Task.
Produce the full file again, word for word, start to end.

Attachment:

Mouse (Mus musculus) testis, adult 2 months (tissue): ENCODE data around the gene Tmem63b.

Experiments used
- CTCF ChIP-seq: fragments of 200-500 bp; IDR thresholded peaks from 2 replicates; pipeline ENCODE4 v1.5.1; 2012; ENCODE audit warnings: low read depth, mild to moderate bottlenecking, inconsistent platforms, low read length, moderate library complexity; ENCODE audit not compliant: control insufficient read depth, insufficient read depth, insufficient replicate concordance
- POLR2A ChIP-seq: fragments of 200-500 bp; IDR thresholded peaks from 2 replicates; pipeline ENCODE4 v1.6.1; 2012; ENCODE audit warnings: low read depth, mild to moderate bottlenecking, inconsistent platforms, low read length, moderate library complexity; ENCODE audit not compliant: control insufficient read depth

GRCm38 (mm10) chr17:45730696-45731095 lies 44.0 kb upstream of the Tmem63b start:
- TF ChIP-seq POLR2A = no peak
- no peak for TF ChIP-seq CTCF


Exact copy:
Mouse (Mus musculus) testis, adult 2 months (tissue): ENCODE data around the gene Tmem63b.

Experiments used
- CTCF ChIP-seq: fragments of 200-500 bp; IDR thresholded peaks from 2 replicates; pipeline ENCODE4 v1.5.1; 2012; ENCODE audit warnings: low read depth, mild to moderate bottlenecking, inconsistent platforms, low read length, moderate library complexity; ENCODE audit not compliant: control insufficient read depth, insufficient read depth, insufficient replicate concordance
- POLR2A ChIP-seq: fragments of 200-500 bp; IDR thresholded peaks from 2 replicates; pipeline ENCODE4 v1.6.1; 2012; ENCODE audit warnings: low read depth, mild to moderate bottlenecking, inconsistent platforms, low read length, moderate library complexity; ENCODE audit not compliant: control insufficient read depth

GRCm38 (mm10) chr17:45730696-45731095 lies 44.0 kb upstream of the Tmem63b start:
- TF ChIP-seq POLR2A = no peak
- no peak for TF ChIP-seq CTCF